From insurance Business America, 2/11/16:

 

The bad news for health insurance agents continues.

Earlier this week, three of the largest insurance companies in the country announced they would not be paying broker commissions for consumers that sign up for plans after the open enrollment season deadline.

Anthem, Aetna and Cigna announced the ban on broker commissions independently, hoping the actions would dissuade people from signing up for their individual marketplace plans outside of the designated period.

Additionally, Cigna and Humana announced they will no longer pay commissions on the more expensive “gold” plans sold through the Affordable Care Act marketplaces in an effort to encourage enrollment in cheaper, higher-deductible plans at the “silver” or “bronze” level.

The actions come amid criticism from insurers on “special enrollment periods” that allow consumers to shop for insurance outside of the designated window each year. Health insurers have said that consumers are using the provisions granting a special enrollment period – such as job loss or a move – to sign up for insurance when they are sick and plan to use healthcare services.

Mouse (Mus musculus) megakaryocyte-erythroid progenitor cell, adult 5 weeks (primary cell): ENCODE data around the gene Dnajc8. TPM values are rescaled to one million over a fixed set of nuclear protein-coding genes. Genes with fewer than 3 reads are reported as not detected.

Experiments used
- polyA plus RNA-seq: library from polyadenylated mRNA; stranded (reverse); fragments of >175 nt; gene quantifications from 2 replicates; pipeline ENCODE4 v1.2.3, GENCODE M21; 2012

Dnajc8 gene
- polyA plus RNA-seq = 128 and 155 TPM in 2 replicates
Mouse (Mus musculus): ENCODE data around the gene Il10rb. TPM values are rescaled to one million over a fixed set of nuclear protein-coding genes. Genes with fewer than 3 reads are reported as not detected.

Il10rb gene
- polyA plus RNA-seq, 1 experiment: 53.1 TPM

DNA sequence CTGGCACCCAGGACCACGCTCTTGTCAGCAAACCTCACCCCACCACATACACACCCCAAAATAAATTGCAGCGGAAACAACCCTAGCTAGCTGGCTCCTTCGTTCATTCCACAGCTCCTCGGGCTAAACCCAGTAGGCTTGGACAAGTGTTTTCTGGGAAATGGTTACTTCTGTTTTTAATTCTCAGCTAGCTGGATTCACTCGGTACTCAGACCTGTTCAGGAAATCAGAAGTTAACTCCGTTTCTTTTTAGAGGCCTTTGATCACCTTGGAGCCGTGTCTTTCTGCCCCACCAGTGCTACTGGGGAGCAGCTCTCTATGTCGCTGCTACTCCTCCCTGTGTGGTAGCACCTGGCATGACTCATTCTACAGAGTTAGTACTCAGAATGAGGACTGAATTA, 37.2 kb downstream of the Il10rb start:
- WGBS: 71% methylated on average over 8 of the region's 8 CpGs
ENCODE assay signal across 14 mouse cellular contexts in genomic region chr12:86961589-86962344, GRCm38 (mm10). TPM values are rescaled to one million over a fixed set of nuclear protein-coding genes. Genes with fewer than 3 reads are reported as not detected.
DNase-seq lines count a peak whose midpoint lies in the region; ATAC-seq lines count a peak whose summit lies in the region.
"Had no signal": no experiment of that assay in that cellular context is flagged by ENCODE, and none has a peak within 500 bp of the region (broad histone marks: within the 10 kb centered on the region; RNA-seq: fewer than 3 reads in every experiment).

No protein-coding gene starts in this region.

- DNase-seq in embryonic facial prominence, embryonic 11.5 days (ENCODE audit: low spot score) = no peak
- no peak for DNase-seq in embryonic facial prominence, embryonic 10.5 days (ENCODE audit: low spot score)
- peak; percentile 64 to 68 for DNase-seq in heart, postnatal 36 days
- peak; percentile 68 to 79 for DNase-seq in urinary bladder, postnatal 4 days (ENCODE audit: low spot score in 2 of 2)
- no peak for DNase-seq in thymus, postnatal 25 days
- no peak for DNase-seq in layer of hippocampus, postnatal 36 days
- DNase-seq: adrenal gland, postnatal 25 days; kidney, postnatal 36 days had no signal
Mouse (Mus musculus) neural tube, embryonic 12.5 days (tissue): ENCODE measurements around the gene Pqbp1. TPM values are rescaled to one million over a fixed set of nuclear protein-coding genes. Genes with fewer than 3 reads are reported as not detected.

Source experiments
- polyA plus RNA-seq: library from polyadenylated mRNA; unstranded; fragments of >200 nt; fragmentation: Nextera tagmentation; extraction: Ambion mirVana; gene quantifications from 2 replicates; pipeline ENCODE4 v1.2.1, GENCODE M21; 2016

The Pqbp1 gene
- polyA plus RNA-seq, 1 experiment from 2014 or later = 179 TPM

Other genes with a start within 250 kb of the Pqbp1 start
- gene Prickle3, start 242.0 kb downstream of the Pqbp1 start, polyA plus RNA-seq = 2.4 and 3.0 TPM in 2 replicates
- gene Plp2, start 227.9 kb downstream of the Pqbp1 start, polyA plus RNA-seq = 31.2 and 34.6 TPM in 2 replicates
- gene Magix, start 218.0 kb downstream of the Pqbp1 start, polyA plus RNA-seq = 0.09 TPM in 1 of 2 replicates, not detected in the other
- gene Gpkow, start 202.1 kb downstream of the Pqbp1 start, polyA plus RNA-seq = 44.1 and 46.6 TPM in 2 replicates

Because they cannot bar consumers from signing up, however, they are pushing back by dissuading agents – who have been instrumental in enrolling customers to their plans – from taking the time to do so.

Agents have suffered heavy commission losses from the “Top 5” health insurer already this year, with UnitedHealth Group first scaling back and then altogether eliminating compensation for brokers.

Just weeks after UnitedHealth’s announcement, Manhattan-based startup Oscar sent a letter to agents saying it will no longer be paying brokers $14 per contract per month for individual subscribers or $26 for enrolled families as planned. Instead, all Oscar policies will generate only $6 per contract per month regardless of people in the plan.

These decisions have led agents to readjust their business models. Many have elected to no longer assist clients who select Oscar or UnitedHealth plans, while others are focusing more heavily on other markets.